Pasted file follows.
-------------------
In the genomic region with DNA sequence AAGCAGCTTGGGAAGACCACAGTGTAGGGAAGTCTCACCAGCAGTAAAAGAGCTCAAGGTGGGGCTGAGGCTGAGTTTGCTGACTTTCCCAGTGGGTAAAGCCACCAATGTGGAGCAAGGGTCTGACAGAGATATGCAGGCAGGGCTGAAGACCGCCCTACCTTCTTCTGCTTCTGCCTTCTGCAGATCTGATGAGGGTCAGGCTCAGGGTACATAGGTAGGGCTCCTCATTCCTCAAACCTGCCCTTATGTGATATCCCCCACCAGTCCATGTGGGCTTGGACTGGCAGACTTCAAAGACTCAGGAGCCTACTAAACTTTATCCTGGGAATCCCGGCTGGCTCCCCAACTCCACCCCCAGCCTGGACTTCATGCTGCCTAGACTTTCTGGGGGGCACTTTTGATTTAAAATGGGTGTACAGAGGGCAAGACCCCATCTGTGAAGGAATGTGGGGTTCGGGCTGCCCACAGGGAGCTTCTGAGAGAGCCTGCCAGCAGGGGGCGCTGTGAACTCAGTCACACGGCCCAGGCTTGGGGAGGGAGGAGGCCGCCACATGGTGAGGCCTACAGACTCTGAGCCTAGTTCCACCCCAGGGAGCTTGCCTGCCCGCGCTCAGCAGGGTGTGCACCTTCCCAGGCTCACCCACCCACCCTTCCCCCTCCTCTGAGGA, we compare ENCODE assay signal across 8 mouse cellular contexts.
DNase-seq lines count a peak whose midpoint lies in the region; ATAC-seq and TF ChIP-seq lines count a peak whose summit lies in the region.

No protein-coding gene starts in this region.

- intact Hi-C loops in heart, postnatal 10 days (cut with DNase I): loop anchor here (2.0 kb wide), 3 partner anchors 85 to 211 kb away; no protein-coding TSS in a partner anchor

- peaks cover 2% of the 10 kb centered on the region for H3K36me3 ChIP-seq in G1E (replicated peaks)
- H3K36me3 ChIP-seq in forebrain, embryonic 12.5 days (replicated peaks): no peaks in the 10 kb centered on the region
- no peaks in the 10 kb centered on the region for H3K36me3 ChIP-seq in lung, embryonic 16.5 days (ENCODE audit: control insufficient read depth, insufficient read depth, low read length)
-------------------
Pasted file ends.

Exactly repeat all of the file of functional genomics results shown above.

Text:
In the genomic region with DNA sequence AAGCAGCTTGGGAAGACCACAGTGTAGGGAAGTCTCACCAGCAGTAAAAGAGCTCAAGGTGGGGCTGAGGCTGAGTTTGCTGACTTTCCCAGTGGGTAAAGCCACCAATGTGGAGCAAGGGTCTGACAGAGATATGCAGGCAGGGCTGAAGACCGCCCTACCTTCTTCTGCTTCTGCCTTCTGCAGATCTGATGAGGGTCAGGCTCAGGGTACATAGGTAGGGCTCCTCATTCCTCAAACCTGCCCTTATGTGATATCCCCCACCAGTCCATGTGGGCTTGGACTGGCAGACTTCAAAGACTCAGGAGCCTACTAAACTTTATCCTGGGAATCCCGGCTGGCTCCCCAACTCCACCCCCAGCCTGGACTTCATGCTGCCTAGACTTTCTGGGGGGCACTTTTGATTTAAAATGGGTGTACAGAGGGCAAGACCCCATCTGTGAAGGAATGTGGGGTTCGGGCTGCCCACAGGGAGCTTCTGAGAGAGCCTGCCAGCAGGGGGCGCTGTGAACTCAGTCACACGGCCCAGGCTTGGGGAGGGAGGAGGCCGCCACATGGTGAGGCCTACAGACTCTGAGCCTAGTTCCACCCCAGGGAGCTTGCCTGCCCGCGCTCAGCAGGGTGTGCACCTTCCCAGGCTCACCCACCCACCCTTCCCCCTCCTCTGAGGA, we compare ENCODE assay signal across 8 mouse cellular contexts.
DNase-seq lines count a peak whose midpoint lies in the region; ATAC-seq and TF ChIP-seq lines count a peak whose summit lies in the region.

No protein-coding gene starts in this region.

- intact Hi-C loops in heart, postnatal 10 days (cut with DNase I): loop anchor here (2.0 kb wide), 3 partner anchors 85 to 211 kb away; no protein-coding TSS in a partner anchor

- peaks cover 2% of the 10 kb centered on the region for H3K36me3 ChIP-seq in G1E (replicated peaks)
- H3K36me3 ChIP-seq in forebrain, embryonic 12.5 days (replicated peaks): no peaks in the 10 kb centered on the region
- no peaks in the 10 kb centered on the region for H3K36me3 ChIP-seq in lung, embryonic 16.5 days (ENCODE audit: control insufficient read depth, insufficient read depth, low read length)